Raw Food – Turning Yuck into Yum
When we talk about raw meat, we assume it must be cooked before we eat it (and we wash our hands after we touch it). Good rules to follow for human consumption in order to avoid potential health issues. But it’s different for our pets, who not only can eat raw foods but in fact thrive on a less processed, higher protein diet.
The health benefits? Numerous
•Healthy coat and reduced shedding
•Improved oral hygiene (yes, even better than crunchy kibble)
•Weight management •Better digestion and natural probiotics •Less stool (every pet owners dream scenario)
•Mobility and energy support
So then why isn’t raw food on every dog or cat’s diet? There are seemingly plenty of barriers, but after some consideration, the benefits generally outweigh the challenges.
Raw Food is Meaty. It’s actually more than that. Most packaged raw meals contain a mix of meat protein with fruits and vegetables to create a complete and balanced meal. Just read the label and you’ll recognize all the healthy ingredients without the extensive preservatives.
Raw Food is Messy. Not necessarily. Raw comes in numerous forms including freeze-dried. It’s absolutely still raw – in fact, it’s normally exactly the same mix of ingredients. But instead of staying frozen, it goes into a deep freeze to remove all the moisture. Freeze-dried has all the health benefits of raw while staying in your pantry and not in your freezer.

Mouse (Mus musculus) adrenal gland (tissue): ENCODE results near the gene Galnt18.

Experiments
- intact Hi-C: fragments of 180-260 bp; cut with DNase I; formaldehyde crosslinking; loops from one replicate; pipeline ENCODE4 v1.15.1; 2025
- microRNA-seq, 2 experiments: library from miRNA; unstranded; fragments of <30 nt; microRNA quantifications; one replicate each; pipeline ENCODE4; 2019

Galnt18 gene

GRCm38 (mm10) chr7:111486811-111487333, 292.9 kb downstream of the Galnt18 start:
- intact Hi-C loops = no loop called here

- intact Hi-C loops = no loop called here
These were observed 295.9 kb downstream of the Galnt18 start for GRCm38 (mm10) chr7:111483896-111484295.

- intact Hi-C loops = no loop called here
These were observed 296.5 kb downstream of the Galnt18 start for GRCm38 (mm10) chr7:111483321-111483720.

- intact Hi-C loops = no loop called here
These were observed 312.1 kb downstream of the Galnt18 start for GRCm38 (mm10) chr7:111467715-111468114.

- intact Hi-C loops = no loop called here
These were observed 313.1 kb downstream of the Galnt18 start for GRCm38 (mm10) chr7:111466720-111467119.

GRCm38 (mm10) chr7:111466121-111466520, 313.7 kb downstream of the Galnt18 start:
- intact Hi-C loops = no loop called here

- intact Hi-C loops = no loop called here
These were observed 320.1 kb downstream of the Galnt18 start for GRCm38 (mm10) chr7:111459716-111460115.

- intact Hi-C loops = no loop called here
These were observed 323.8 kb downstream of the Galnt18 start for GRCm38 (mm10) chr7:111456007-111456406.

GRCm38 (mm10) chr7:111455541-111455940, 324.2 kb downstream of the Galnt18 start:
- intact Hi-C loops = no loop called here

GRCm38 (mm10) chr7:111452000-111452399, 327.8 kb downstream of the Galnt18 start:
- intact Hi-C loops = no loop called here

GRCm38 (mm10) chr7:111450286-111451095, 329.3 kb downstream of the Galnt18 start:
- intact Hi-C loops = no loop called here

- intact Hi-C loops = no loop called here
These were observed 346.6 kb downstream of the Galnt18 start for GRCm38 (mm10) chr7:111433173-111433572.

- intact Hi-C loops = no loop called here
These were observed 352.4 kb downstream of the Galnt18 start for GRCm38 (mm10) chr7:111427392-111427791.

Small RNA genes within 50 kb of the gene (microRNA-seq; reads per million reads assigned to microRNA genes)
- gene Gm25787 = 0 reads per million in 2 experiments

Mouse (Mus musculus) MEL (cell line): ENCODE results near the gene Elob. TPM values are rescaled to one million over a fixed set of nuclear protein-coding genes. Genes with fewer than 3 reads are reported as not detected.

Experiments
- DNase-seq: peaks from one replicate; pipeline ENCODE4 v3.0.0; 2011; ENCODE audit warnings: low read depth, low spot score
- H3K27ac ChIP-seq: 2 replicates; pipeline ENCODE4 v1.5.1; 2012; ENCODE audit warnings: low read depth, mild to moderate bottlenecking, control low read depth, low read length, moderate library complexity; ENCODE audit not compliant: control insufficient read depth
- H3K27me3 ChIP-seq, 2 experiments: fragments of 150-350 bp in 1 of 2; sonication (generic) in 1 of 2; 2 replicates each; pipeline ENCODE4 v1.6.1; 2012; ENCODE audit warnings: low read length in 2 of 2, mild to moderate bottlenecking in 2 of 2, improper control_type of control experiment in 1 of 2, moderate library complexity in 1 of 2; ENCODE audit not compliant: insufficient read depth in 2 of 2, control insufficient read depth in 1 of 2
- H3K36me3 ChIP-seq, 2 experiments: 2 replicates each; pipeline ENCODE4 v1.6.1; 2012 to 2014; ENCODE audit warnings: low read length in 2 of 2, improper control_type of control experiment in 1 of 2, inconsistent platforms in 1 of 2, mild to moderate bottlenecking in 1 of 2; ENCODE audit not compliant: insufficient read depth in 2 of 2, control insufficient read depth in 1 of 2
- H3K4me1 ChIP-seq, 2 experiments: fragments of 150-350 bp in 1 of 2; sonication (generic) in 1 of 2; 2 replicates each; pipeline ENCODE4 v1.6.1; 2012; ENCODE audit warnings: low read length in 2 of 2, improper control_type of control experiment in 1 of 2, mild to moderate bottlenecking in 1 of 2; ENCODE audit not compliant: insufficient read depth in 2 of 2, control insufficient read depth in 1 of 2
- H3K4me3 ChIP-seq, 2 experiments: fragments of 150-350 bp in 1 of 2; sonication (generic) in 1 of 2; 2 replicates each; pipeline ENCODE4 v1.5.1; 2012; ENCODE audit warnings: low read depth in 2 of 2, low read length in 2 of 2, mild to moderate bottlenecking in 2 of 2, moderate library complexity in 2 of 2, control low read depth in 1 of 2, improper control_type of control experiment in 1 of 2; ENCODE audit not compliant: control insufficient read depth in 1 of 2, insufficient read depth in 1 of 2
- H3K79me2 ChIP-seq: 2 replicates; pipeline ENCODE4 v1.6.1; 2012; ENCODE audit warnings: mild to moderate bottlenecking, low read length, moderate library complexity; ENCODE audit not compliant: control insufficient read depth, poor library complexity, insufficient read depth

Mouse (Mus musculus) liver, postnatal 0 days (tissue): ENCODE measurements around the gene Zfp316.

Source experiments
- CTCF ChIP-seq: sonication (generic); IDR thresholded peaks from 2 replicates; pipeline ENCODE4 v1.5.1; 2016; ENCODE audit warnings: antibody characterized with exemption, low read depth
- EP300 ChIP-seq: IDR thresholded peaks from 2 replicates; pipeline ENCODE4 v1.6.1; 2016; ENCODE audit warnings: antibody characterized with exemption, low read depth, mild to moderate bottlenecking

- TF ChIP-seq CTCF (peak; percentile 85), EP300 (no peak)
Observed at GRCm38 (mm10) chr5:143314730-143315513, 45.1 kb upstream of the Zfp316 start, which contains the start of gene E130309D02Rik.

Raw Food is Pricey. Yes and no. It’s definitely more money per ounce or pound than traditional kibble. But taking into account that raw portions are more nutrient-dense, you actually feed less. So the cost per bowl goes down, and the health benefits go up.
Raw Food is a Drastic Change. Doesn’t have to be. Just remember – some raw is better than no raw. Topping your regular kibble diet with freeze-dried food provides supplemental nutrition and allows you to feed less kibble (helping to avoid obesity over time). Or complement your kibble with splashes of frozen goat milk to improve digestion with natural probiotics.
One last ideological roadblock –
Raw Food is Dangerous. Not so. Dogs and cats are carnivorous animals by nature whose physiology can process raw meat. Raw feeders definitely need to be washing hands and bowls after every meal.
So whether you wade in or jump in with both feet (or all four paws), don’t be afraid to consider a raw diet. Do your research. Evaluate frozen and freeze-dried. Consider toppers or meals. Check the ingredients and do your math. You may ultimately realize – like many pet parents – that infusing raw into your pet’s diet takes health and wellness to the next level.
- Mark Vitt